Through a sustained engagement with The Precarious Life of the Parol, an installation art exhibition by the Filipinx artist Diane Williams, this essay theorizes “brown gathering”: a quotidian practice of archiving that mobilizes the kinship networks of minoritarian subjects as an affective and circulatory infrastructure of collecting, preserving, and (re)signifying the objects of brown life. Brown gathering simultaneously attests to the intimacies of state violence and the practices of minoritarian subjects. In Parol, named after a Filipinx Christmas ornament of Spanish and native origin, Williams turns toward this curatorial practice of making art with trash objects as a way to reckon with the archival absences of Philippine history. This investigation of Williams’s pieces, all made from trash objects that her family donated to her, concerns three categories: skeletal frames (wood and wire), used to explore archives of excess and mess; plastics, used to speak about the temporality of diaspora; and discarded food containers (SPAM cans and sauce mixes), used to theorize the politics of the brown body. These objects, like the brown subjects that signify them, are testaments to the ongoing plunder of empire and to what empire jettisons around the world.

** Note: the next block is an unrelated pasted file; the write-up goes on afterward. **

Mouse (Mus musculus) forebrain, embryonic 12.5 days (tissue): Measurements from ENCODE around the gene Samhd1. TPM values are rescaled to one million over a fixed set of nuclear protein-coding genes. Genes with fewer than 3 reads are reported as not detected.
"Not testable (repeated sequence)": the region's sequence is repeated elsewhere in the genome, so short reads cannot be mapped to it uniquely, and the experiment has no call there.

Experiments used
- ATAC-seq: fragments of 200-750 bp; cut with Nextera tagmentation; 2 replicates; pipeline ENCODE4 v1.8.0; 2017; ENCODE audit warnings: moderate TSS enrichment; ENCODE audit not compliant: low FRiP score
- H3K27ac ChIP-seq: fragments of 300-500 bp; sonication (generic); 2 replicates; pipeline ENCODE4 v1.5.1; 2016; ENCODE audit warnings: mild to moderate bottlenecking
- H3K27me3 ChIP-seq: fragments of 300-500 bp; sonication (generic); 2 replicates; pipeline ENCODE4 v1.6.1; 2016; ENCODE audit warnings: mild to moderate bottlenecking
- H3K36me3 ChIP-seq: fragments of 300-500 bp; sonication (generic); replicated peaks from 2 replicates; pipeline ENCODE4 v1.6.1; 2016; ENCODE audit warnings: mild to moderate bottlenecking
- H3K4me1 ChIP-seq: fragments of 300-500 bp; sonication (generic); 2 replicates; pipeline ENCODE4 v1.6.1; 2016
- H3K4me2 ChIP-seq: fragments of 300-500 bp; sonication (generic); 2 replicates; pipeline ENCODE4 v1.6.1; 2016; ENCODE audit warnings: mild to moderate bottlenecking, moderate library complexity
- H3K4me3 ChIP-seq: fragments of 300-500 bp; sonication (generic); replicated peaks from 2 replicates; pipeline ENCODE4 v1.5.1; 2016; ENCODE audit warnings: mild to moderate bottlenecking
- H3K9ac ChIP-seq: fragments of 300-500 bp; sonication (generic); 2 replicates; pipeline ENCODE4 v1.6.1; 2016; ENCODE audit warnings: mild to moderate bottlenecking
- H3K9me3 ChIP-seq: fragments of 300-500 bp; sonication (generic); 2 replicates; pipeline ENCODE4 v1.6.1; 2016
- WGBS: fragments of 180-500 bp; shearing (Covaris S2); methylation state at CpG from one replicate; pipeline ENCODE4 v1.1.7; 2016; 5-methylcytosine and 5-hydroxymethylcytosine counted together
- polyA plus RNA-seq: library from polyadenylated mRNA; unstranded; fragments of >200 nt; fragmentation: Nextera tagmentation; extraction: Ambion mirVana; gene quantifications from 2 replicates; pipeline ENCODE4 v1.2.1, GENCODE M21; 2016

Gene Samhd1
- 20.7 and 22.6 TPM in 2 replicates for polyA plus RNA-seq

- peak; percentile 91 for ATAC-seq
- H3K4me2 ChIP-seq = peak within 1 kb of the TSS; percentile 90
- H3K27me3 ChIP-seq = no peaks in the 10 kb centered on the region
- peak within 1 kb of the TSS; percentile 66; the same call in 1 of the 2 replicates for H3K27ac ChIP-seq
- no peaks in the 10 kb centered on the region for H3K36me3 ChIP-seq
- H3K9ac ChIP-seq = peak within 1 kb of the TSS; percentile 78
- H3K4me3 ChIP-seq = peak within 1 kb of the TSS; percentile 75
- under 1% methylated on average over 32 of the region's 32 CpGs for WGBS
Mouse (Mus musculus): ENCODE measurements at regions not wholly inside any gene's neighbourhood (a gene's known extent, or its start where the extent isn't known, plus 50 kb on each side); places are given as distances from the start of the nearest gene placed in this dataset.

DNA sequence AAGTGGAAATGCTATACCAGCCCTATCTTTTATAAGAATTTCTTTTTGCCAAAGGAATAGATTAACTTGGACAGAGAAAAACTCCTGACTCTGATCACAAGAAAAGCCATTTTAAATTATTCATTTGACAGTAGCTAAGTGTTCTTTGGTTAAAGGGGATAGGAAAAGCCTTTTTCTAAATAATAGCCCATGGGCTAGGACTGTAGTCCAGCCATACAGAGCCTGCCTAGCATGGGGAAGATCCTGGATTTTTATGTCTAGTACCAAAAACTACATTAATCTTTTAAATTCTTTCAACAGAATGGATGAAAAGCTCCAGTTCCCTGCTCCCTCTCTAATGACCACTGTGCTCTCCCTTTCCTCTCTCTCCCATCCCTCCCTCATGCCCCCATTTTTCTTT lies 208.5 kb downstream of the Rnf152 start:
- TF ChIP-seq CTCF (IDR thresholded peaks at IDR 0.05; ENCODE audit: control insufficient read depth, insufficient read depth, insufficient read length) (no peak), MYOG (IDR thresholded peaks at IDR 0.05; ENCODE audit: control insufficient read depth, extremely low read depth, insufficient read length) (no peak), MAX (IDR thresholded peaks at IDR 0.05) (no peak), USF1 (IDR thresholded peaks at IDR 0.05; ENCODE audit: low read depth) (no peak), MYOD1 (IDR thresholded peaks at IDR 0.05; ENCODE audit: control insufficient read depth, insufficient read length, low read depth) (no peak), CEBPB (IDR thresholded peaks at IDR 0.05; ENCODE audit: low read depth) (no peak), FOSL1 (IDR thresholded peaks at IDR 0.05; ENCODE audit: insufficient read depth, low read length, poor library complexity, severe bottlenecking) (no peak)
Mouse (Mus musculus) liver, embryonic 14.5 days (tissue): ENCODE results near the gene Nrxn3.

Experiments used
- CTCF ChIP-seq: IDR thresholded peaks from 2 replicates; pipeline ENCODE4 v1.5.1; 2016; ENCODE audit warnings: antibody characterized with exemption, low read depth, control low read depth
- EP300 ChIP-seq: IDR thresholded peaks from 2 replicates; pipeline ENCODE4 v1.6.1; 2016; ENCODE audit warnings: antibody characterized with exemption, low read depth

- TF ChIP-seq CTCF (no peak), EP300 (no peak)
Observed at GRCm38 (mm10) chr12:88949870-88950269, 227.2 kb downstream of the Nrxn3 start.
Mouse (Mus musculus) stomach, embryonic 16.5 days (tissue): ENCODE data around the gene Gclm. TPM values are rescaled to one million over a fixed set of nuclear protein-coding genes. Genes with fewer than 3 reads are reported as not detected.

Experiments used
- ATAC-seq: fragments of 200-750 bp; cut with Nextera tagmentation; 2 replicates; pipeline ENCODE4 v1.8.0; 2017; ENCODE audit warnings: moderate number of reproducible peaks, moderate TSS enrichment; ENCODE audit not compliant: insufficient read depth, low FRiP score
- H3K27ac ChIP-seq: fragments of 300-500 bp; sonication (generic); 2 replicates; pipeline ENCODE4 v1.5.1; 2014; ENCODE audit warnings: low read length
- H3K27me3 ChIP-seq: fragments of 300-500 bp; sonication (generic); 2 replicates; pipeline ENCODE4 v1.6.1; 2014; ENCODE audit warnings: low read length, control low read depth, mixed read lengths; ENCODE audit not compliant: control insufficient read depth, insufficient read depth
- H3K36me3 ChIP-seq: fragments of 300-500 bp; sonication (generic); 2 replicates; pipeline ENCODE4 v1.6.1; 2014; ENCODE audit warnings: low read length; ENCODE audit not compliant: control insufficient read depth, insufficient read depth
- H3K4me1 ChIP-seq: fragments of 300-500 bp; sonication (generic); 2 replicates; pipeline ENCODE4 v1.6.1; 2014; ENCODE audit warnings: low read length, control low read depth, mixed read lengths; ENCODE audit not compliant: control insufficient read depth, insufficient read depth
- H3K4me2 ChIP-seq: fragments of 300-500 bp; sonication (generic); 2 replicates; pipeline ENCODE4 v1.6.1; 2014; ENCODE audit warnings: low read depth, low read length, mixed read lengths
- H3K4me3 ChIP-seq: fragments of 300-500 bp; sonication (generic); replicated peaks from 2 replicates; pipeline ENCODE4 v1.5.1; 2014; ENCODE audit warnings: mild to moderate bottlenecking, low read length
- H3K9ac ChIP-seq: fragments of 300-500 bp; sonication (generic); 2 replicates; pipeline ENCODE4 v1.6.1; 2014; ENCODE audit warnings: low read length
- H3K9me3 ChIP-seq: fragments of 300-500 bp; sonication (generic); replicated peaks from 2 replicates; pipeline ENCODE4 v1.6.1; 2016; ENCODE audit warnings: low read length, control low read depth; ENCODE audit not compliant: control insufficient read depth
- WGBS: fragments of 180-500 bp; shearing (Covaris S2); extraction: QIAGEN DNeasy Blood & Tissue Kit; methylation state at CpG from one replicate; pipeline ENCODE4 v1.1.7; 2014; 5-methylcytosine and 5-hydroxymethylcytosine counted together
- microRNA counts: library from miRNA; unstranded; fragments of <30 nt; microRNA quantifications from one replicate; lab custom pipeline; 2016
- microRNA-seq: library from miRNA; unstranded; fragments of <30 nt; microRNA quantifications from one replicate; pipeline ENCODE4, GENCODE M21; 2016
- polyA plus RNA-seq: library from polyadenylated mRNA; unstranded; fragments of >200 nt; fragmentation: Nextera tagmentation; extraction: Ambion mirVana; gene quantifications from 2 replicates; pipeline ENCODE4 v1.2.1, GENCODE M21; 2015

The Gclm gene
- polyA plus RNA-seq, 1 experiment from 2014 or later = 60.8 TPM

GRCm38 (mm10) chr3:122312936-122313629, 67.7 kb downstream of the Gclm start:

You do not currently have access to this content.